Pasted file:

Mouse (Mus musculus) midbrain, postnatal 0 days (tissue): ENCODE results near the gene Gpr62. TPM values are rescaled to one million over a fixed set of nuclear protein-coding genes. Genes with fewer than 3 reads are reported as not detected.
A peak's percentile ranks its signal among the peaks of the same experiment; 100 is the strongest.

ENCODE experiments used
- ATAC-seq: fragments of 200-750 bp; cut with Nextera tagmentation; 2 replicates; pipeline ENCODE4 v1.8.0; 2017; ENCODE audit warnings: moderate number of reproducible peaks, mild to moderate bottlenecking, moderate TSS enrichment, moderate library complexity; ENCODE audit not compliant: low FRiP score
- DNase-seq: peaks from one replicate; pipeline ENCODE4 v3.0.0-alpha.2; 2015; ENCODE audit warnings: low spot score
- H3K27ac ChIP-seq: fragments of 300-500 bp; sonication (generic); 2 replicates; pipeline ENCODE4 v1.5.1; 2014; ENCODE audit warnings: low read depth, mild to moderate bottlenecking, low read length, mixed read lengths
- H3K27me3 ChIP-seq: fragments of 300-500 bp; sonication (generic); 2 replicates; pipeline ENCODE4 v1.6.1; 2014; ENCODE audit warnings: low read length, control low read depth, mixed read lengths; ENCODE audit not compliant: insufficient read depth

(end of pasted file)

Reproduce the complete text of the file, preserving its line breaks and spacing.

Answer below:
Mouse (Mus musculus) midbrain, postnatal 0 days (tissue): ENCODE results near the gene Gpr62. TPM values are rescaled to one million over a fixed set of nuclear protein-coding genes. Genes with fewer than 3 reads are reported as not detected.
A peak's percentile ranks its signal among the peaks of the same experiment; 100 is the strongest.

ENCODE experiments used
- ATAC-seq: fragments of 200-750 bp; cut with Nextera tagmentation; 2 replicates; pipeline ENCODE4 v1.8.0; 2017; ENCODE audit warnings: moderate number of reproducible peaks, mild to moderate bottlenecking, moderate TSS enrichment, moderate library complexity; ENCODE audit not compliant: low FRiP score
- DNase-seq: peaks from one replicate; pipeline ENCODE4 v3.0.0-alpha.2; 2015; ENCODE audit warnings: low spot score
- H3K27ac ChIP-seq: fragments of 300-500 bp; sonication (generic); 2 replicates; pipeline ENCODE4 v1.5.1; 2014; ENCODE audit warnings: low read depth, mild to moderate bottlenecking, low read length, mixed read lengths
- H3K27me3 ChIP-seq: fragments of 300-500 bp; sonication (generic); 2 replicates; pipeline ENCODE4 v1.6.1; 2014; ENCODE audit warnings: low read length, control low read depth, mixed read lengths; ENCODE audit not compliant: insufficient read depth